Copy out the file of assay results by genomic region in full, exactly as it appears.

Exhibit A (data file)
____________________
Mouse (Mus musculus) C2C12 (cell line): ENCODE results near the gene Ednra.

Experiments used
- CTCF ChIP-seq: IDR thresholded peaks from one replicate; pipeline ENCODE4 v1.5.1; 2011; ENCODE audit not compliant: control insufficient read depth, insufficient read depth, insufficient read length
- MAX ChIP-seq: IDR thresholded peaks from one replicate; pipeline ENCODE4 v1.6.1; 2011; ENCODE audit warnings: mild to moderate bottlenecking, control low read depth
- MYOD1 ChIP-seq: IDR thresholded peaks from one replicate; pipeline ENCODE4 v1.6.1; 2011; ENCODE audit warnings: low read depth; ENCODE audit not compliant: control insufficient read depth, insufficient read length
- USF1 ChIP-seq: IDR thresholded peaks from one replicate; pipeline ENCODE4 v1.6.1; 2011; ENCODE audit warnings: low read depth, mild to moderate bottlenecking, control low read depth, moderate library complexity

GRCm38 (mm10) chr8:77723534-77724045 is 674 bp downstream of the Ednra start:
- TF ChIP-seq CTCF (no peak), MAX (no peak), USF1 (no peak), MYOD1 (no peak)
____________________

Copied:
Mouse (Mus musculus) C2C12 (cell line): ENCODE results near the gene Ednra.

Experiments used
- CTCF ChIP-seq: IDR thresholded peaks from one replicate; pipeline ENCODE4 v1.5.1; 2011; ENCODE audit not compliant: control insufficient read depth, insufficient read depth, insufficient read length
- MAX ChIP-seq: IDR thresholded peaks from one replicate; pipeline ENCODE4 v1.6.1; 2011; ENCODE audit warnings: mild to moderate bottlenecking, control low read depth
- MYOD1 ChIP-seq: IDR thresholded peaks from one replicate; pipeline ENCODE4 v1.6.1; 2011; ENCODE audit warnings: low read depth; ENCODE audit not compliant: control insufficient read depth, insufficient read length
- USF1 ChIP-seq: IDR thresholded peaks from one replicate; pipeline ENCODE4 v1.6.1; 2011; ENCODE audit warnings: low read depth, mild to moderate bottlenecking, control low read depth, moderate library complexity

GRCm38 (mm10) chr8:77723534-77724045 is 674 bp downstream of the Ednra start:
- TF ChIP-seq CTCF (no peak), MAX (no peak), USF1 (no peak), MYOD1 (no peak)